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by Rajalakshmi Srinivasaraghavan | Published August 12, 2013
DWARF (debugging with attributed record formats) is a debugging file format used by many compilers and debuggers to support source-level debugging. It is the format of debugging information within an object file. The DWARF description of a program is a tree structure where each node can have children or siblings. The nodes might represent types, variables, or functions.
DWARF uses a series of debugging information entries (DIEs) to define a low-level representation of a source program. Each debugging information entry consists of an identifying tag and a series of attributes. An entry or group of entries together, provides a description of a corresponding entity in the source program. The tag specifies the class to which an entry belongs and the attributes define the specific characteristics of the entry.
The different DWARF sections that make up the DWARF data are:
The .debug_abbrev section contains the abbreviation tables for all the compilation units that are DWARF compiled. The abbreviations table for a single compilation unit consists of a series of abbreviation declarations. Each declaration specifies the tag and attributes for a particular debugging information entry. The appropriate entry in the abbreviations table guides the interpretation of the information contained directly in the .debug_info section. The .debug_info section contains the raw information regarding the symbols. Each compilation unit is associated with a particular abbreviation table, but multiple compilation units can share the same table.
There are licensed tools, such as readelf, dwarfdump,_and_libdwarf available to read DWARF information. A script or program can read the output of these tools to find and interpret the required information. It is important to know tags and attribute definitions to write such scripts.
The following list shows the tags that are mostly of interest when debugging a C++ application.
The following command is used to compile a program in the DWARF format using the XLC compiler.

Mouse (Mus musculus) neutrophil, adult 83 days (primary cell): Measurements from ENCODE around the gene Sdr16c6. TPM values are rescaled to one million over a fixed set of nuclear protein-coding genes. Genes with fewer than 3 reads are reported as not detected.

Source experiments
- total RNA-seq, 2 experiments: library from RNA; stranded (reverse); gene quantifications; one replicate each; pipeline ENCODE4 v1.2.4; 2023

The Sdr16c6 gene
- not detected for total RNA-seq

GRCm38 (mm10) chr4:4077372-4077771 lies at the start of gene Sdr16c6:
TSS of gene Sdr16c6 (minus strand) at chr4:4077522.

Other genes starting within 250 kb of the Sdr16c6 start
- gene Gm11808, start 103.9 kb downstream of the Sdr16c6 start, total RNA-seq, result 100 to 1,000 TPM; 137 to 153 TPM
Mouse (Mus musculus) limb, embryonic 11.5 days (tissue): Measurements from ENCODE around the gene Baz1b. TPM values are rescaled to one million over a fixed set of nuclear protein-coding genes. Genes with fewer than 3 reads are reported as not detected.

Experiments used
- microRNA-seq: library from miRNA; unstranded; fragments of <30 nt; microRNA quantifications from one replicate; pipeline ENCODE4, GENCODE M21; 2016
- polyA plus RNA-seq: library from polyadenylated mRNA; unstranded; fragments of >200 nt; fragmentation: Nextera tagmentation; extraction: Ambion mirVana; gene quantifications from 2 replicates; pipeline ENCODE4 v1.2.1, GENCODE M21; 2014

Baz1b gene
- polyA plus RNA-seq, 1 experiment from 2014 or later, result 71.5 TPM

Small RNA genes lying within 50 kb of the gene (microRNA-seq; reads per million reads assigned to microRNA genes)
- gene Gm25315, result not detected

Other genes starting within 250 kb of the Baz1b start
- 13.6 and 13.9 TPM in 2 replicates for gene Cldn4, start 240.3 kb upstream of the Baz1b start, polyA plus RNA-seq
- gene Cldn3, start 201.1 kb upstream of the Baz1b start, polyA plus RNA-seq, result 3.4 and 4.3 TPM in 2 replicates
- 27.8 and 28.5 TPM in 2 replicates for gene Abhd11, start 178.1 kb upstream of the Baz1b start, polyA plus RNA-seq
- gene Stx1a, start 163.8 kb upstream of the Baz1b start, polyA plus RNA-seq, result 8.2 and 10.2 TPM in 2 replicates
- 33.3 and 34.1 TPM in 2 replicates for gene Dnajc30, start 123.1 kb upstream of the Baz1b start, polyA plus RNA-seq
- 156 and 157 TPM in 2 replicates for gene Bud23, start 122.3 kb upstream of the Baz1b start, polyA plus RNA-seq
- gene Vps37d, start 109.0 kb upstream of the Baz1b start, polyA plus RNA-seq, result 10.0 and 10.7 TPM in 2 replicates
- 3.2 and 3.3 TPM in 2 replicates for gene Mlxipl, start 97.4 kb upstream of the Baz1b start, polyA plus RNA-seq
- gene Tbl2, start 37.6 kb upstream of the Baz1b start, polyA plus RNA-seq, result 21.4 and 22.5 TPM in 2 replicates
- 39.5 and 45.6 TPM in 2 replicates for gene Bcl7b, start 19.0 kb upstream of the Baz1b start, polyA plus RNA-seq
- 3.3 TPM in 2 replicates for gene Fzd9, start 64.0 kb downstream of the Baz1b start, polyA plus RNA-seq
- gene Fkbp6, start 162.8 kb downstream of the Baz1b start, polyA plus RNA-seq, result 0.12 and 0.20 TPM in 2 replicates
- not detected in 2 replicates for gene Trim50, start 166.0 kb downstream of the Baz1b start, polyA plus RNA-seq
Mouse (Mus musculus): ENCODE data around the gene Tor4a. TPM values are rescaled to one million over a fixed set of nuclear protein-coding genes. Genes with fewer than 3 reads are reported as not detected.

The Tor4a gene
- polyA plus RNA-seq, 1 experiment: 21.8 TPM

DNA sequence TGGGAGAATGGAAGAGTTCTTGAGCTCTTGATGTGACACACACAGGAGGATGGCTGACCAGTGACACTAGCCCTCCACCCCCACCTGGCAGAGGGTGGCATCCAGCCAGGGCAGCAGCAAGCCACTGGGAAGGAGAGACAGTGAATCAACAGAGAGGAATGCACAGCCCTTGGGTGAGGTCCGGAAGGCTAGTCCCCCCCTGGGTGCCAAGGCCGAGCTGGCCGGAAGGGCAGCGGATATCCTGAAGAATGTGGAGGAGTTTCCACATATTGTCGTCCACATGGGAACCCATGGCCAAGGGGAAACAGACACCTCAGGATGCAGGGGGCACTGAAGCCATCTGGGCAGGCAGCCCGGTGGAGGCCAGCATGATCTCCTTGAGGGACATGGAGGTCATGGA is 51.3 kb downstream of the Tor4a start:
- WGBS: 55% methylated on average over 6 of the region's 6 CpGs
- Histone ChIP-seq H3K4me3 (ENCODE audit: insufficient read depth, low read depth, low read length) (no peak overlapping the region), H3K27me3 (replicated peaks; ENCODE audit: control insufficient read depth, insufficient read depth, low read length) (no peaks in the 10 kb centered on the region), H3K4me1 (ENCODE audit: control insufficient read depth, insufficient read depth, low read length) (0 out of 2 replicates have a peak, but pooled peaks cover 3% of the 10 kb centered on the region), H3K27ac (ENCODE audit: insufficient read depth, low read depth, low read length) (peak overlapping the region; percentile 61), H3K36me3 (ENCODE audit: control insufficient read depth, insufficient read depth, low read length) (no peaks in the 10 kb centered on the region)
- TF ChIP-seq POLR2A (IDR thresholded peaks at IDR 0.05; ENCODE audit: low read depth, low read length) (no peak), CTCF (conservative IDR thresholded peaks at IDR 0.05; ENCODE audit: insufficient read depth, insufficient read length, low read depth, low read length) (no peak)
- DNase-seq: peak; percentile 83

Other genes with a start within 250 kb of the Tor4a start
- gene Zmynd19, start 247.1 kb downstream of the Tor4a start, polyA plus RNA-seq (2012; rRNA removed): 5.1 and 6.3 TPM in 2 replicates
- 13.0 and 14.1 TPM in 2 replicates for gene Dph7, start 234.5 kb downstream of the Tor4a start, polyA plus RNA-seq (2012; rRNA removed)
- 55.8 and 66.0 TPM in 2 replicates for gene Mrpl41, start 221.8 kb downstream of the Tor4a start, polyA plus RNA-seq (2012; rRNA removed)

/usr/vacpp/bin/xlC ‑g ‑qdbgfmt=dwarf ‑o test test.C
The dwarfdump output of the above example can be interpreted in the following way.
The .debug_abbrev section for DW_TAG_compile_unit looks as shown in Figure 2.
DW_TAG_* is generally followed by DW_CHILDREN_* and a series of attributes (DW_AT_*) along with the (DW_FORM_*)format.DW_CHILDREN_* is a 1-byte value that determines whether a debugging information entry using this abbreviation has child entries. If the value is DW_CHILDREN_yes, the next physically succeeding entry of any debugging information entry using this abbreviation is the first child of that entry. If the 1-byte value following the abbreviation’s tag encoding is DW_CHILDREN_no, the next physically succeeding entry of any debugging information entry using this abbreviation is a sibling of that entry. Each chain of sibling entries is terminated by a null entry.
The DW_FORM_* attribute specifies the way to read DW_AT* in the.debug_infosection. In this case, DW_AT_name is of the form string. So the first attribute of DW_TAG_compile_unit has to be handled as a string in the .debug_info section, which is test.C.
IBM XL C/C++
DW_TAG_member – Represents the members of class
Figure 4 explains that:
The immediate child of DW_TAG_array_type is DW_TAG_subrange_type, which has the array size. Array size is calculated as (DW_AT_upper_bound– DW_AT_lower_bound) +1. If it is a two-dimensional array, there will be an immediate sibling of type DW_TAG_subrange_type again. In this case, the array size is 8 (7+1).
DW_TAG_formal_parameter``- Represents function arguments’ information
Figure 7 describes that:
DW_TAG_typedef represents the typedef name and type information.
From Figure 8, we can understand that there is a typedef entry named int_type and its type is at location <82>, which is int.
DW_AT_const_value specifies the values assigned to the elements.
Figure 9 explains that:
DW_TAG_inheritancerepresents the inherited class name and type information.
Figure 10 explains that:
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